1. “greatest” is such a broad heading, by which criteria do we define great?In any case, only one studio Ghibli makes the list? You could argue the case of two or three. Grave of the fireflies was probably the most impacting I’ve watched. It may not be the greatest title, but ambiguous titles do lend themselves to some interesting comment wars!

  2. Criteria for “Greatest” – whatever Simon likes best.Haha, sorry. But don’t you think a sweeping statement like “greatest” encourages more discussion/arguing/backlash!And that’s what makes discussing movies so fun.

  3. This is a mixed list, it has adults and kids animation. A Scanner Darkly is definitely not a kids film. But most of the others are.I’d also include Ghost in the Shell, Akira, Tekkon Kinkreet, Paprika, Nausicaa Valley of the Wind. Actually, anything Japanese.It’s not that I don’t like the American kids stuff, but it’s the difference between a cartoon, and a movie. Japanese animations are movies for adults, but done as a cartoon. And so are much more watchable. Even the kids ones have a stronger message.

  4. You’re right, there’s quite a varied range of animated film, not all of which is represented here. If you consider a definition of ‘wonderful experience and recommended to anyone’, I’d add in The Girl Who Lept Through Time and Happy Feet. Otherwise I’m a big fan of the mecha and violence in most post apocalyptic manga 🙂 Also a fan of the animated DBZ, but will wait for the live action one to come out at the video store on $1 Tuesdays..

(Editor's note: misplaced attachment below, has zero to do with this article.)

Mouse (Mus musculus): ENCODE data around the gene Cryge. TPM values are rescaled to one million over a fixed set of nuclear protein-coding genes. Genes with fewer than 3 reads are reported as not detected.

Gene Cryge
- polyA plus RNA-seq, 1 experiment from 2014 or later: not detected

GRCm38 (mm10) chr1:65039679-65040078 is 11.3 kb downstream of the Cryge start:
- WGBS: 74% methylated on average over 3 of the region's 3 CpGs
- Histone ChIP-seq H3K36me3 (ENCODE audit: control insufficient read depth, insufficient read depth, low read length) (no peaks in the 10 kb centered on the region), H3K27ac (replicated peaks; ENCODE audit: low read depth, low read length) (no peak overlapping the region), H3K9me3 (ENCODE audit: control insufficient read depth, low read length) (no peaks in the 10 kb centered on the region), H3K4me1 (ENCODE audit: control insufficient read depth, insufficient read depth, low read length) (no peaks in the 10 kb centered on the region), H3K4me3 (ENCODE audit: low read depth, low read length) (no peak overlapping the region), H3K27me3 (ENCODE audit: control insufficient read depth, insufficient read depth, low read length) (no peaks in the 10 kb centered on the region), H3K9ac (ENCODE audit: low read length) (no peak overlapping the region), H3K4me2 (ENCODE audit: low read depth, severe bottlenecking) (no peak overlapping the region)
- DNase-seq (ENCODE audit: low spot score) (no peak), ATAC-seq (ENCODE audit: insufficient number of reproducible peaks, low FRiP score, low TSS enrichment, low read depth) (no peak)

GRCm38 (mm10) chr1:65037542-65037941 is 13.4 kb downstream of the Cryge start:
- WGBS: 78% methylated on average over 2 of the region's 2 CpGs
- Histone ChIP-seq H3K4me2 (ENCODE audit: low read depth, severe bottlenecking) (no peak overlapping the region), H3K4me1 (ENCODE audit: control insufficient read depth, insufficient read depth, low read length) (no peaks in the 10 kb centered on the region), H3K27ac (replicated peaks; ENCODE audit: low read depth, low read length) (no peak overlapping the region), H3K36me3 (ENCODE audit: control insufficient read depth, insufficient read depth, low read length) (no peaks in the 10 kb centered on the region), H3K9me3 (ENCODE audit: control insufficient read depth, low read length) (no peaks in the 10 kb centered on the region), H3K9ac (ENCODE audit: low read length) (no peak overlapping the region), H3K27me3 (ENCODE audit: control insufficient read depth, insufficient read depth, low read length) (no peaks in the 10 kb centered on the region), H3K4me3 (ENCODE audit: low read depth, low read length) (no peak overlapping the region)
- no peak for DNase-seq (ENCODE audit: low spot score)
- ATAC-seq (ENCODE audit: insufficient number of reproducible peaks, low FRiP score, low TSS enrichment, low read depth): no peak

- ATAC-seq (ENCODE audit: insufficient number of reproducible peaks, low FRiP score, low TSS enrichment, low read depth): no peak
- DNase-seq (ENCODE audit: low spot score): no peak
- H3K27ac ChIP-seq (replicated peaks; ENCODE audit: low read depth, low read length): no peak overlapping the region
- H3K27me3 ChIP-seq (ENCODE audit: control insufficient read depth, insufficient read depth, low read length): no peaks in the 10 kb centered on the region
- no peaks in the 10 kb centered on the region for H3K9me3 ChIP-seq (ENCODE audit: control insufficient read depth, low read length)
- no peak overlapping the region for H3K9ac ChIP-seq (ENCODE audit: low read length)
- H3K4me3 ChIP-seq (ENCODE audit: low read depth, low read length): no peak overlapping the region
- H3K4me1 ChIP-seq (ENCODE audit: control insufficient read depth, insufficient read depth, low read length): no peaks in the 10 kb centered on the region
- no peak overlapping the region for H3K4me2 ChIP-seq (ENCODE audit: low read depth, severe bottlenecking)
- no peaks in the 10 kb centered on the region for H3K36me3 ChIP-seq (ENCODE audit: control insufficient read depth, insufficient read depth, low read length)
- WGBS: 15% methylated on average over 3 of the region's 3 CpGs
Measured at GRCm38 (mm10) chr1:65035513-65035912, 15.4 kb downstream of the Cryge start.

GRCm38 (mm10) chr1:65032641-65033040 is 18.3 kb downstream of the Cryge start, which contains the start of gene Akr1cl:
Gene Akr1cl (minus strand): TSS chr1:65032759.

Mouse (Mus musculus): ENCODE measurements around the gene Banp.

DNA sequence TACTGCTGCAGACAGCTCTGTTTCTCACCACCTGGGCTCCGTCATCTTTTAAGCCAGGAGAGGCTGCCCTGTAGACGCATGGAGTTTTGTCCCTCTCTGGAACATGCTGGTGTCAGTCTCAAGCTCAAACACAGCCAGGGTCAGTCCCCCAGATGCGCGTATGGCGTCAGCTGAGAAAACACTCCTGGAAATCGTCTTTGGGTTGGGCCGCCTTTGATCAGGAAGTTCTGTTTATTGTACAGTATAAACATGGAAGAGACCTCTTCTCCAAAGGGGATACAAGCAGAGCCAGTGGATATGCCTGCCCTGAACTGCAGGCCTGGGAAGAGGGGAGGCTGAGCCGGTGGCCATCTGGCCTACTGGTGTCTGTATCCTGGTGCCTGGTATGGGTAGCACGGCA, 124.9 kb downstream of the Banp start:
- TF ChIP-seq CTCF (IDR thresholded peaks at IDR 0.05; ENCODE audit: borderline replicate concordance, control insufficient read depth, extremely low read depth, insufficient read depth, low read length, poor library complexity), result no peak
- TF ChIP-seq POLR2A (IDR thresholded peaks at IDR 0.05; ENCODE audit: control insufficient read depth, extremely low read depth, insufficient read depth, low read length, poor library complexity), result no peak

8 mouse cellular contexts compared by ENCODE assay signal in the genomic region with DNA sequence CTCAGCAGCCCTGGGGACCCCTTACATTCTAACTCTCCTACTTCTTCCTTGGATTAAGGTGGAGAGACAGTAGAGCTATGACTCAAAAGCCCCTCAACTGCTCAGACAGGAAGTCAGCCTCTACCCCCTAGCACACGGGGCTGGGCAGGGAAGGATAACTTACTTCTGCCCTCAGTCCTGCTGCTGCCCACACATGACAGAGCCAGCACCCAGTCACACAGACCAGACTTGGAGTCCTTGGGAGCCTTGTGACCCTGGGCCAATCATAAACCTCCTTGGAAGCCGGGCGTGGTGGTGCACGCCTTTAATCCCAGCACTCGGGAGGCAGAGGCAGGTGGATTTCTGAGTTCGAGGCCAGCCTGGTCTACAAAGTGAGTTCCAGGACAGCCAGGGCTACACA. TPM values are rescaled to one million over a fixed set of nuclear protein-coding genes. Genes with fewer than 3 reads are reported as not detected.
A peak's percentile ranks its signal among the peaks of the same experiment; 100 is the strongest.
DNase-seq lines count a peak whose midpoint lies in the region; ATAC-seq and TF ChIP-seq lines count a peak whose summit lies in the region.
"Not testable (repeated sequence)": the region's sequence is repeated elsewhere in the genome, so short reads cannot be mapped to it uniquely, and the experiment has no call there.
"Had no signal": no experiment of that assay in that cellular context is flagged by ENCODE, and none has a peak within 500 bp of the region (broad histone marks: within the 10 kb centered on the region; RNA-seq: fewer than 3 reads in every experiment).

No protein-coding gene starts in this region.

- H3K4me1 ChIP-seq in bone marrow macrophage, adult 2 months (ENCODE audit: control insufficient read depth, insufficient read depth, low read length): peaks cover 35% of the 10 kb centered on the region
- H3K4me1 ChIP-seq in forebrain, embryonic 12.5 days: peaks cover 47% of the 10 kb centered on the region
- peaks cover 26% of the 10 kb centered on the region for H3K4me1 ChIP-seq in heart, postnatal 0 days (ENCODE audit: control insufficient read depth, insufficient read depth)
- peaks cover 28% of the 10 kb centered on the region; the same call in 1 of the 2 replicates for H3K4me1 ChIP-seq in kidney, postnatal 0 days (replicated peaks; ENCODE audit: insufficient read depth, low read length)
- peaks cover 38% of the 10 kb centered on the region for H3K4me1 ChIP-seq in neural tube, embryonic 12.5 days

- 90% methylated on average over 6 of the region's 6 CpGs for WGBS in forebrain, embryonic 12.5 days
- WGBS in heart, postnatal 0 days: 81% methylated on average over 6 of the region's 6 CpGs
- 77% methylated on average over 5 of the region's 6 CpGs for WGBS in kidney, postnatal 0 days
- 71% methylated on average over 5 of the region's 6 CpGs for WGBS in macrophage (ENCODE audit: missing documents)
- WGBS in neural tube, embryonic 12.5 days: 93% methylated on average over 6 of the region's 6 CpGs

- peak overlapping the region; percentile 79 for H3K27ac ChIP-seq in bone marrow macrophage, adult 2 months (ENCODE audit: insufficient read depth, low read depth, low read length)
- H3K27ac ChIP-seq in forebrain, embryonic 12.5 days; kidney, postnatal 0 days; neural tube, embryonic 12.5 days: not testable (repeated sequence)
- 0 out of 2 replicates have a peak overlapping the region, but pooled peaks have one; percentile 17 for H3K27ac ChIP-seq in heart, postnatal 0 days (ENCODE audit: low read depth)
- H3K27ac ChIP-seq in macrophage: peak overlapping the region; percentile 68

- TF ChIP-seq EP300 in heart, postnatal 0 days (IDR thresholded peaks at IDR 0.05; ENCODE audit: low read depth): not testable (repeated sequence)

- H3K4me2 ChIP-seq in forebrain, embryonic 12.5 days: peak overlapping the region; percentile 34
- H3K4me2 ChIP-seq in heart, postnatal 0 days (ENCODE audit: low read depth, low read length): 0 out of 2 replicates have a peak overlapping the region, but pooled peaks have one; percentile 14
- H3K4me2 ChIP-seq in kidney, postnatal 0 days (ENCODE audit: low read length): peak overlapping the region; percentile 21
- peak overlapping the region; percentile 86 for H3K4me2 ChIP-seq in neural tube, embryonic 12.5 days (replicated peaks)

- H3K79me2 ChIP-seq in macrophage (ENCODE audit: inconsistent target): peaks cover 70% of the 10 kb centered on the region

5. hmm .. i have to say .. reading through the comments on this story, i’ve come to a realisation. people who watch cartoons are a lot more intelligent than those who are into real movies. without being consumed by competition, and without distinguishing between kids and adults, these are good animated films:peter panthe rescuersthe sword in the stonethe dark cauldrontreasure planet (for the sheer interpretation)the triplets of Bellevillerobin hood (disney)

  6. Some good stuff here, but very Hollywood-centric. As other posters have noted, animation for adults is a big deal in Japan. Besides those already mentioned, check out Millennium Actress, Wings Of Honneamise and Innocence. And even though it’s not a movie per se, east meets west to great effect in Animatrix.